For the first time in almost a decade, sky-watchers this week will be able to see all five naked-eye planets over the course of one night for several nights in a row.
The classical naked-eye planets—Mercury, Venus, Mars, Jupiter, and Saturn—can be seen easily without optical aids and so have been known since ancient times. But the quintet hasn’t appeared together during a single night since 2004.
What’s more, this week’s parade of planets will be joined in the nighttime skies by the waxing crescent to waxing gibbous moon and the superbright stars Sirius and Canopus…
Although the moon and the seven bright objects will all be visible in one night, they won’t all appear at the same time or in the same region of the sky.
The best time to catch sight of the cosmic parade will be between February 28 and March 7. This is when the more elusive planets Mercury and Mars will be at their brightest in the evening sky for 2012, and when the moon will be above the horizon for many hours before setting…
“The moon, of course, is our closest cosmic neighbor and the only one we can really study as a world with the naked eye or even simple binoculars…However these other points of light are all really bright objects in the sky too, so to get the full experience, take your time and let your eyes adapt to the darkness and enjoy..” said Geza Gyuk, an astronomer with the Adler Planetarium in Chicago.
RTFA for suggestions in where to look and when. Enjoy. I hope you live somewhere with little light or no pollution.
Sorry, Northern Hemisphere only. :)
Japanese scientists are celebrating the successful deployment of their solar sail, Ikaros.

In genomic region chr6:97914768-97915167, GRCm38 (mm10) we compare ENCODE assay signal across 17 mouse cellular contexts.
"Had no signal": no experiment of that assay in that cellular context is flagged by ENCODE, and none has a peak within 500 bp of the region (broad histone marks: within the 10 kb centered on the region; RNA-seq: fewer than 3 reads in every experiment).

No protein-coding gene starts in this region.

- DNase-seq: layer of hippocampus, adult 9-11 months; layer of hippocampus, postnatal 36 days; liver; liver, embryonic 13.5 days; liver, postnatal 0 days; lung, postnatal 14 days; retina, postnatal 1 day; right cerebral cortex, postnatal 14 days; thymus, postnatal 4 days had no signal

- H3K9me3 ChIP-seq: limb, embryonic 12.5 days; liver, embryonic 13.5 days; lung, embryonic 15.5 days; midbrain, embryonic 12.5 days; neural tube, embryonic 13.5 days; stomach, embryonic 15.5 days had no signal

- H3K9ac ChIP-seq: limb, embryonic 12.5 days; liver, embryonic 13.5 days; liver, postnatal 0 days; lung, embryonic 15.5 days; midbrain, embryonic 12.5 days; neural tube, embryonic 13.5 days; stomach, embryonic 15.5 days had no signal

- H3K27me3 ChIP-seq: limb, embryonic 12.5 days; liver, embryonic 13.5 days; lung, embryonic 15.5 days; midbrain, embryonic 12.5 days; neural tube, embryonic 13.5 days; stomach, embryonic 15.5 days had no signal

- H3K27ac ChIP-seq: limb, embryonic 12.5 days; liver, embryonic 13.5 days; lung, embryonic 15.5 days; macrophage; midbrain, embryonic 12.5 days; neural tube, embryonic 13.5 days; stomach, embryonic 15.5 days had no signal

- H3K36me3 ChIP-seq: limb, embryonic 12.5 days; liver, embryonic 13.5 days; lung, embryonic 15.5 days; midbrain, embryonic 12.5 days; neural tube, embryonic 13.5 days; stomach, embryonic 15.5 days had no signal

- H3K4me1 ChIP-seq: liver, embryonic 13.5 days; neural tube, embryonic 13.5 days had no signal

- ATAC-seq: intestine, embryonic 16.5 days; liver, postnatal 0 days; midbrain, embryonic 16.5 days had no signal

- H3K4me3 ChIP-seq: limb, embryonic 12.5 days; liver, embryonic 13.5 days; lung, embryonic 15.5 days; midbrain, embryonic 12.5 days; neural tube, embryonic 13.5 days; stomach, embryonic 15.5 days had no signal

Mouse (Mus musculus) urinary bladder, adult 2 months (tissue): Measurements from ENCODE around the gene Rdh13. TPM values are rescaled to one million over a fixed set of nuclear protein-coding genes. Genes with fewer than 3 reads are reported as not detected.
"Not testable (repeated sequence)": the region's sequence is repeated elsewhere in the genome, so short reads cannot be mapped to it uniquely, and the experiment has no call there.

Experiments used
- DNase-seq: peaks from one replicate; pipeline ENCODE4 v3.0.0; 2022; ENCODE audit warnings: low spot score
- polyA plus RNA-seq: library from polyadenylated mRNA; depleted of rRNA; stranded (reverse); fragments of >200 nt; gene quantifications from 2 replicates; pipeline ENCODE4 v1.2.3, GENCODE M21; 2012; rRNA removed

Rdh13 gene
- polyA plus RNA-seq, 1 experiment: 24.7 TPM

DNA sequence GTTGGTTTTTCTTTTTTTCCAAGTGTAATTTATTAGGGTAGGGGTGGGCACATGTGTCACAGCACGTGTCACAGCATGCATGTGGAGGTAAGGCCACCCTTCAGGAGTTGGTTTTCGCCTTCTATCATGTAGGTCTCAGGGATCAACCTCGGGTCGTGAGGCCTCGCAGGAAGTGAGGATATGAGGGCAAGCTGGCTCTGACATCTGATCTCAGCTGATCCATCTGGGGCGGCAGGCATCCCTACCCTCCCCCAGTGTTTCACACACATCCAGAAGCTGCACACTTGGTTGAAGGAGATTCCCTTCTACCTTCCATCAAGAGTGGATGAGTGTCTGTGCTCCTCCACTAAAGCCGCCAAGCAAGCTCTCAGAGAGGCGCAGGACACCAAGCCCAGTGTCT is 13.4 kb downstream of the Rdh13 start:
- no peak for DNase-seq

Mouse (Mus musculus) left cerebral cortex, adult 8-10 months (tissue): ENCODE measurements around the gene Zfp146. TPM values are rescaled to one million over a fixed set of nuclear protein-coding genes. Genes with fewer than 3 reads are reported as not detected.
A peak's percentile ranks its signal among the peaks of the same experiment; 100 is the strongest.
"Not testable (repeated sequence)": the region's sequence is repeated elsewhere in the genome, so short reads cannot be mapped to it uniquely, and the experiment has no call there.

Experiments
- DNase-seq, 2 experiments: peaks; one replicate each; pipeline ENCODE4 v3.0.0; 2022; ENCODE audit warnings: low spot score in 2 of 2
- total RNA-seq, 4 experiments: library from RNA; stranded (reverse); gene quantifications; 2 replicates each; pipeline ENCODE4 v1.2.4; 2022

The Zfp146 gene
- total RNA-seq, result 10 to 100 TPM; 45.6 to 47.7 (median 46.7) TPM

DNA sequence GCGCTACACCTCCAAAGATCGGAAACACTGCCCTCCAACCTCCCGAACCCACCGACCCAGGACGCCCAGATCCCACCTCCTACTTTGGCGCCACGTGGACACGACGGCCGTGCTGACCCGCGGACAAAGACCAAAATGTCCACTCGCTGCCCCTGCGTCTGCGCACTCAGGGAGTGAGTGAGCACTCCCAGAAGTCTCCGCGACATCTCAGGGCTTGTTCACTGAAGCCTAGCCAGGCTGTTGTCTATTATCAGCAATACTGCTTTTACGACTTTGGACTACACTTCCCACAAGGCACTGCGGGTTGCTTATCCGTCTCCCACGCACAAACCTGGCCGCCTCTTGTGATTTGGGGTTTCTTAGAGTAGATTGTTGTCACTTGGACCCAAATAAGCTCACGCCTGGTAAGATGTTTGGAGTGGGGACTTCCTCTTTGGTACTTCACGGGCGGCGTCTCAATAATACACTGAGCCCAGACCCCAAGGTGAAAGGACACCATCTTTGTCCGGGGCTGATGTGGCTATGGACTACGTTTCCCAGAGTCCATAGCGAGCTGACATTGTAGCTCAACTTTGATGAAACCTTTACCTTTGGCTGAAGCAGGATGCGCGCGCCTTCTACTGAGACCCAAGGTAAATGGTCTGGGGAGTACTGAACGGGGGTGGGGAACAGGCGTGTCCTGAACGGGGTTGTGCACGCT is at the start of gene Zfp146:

The 200-sq-m membrane is attached to a small disc-shaped spacecraft that was put in orbit last month by an H-IIA rocket.
Ikaros will demonstrate the principle of using sunlight as a simple and efficient means of propulsion…The mission team will be watching to see if Ikaros produces a measurable acceleration, and how well its systems are able to steer the craft through space…
The principle of solar sailing is a simple one. Photons, or particles of light, falling on a highly reflective, ultra-thin (in this case, just 7.5 microns) surface will exert a pressure.
The force is tiny but continuous, and over time should produce a considerable velocity.
Setting sail through space is an excellent analogy to the history of human exploration.
Venus and Jupiter, the two brightest planets, have been marching toward each other for more than a month in the southwestern sky at dusk. As they’ve drawn closer together, the sight has been catching more people’s eyes, and now the show is reaching its climax.
This evening, weather permitting, you will see Venus and Jupiter blazing about a finger’s width apart at arm’s length. Look early enough and, far to their lower right, you can find the crescent moon just above the horizon…
Monday night brings the peak of the show. The two planets will remain as close as ever, and the moon will form a compact, extraordinary triangle with them.
The moon is currently 1.4 light-seconds distant, Venus is 8.4 light-minutes distant, and Jupiter is 42 light-minutes away. That’s how long the light from each has been traveling through space before it hits your eye.
The last paragraph is for folks with a 2-dimensional brain.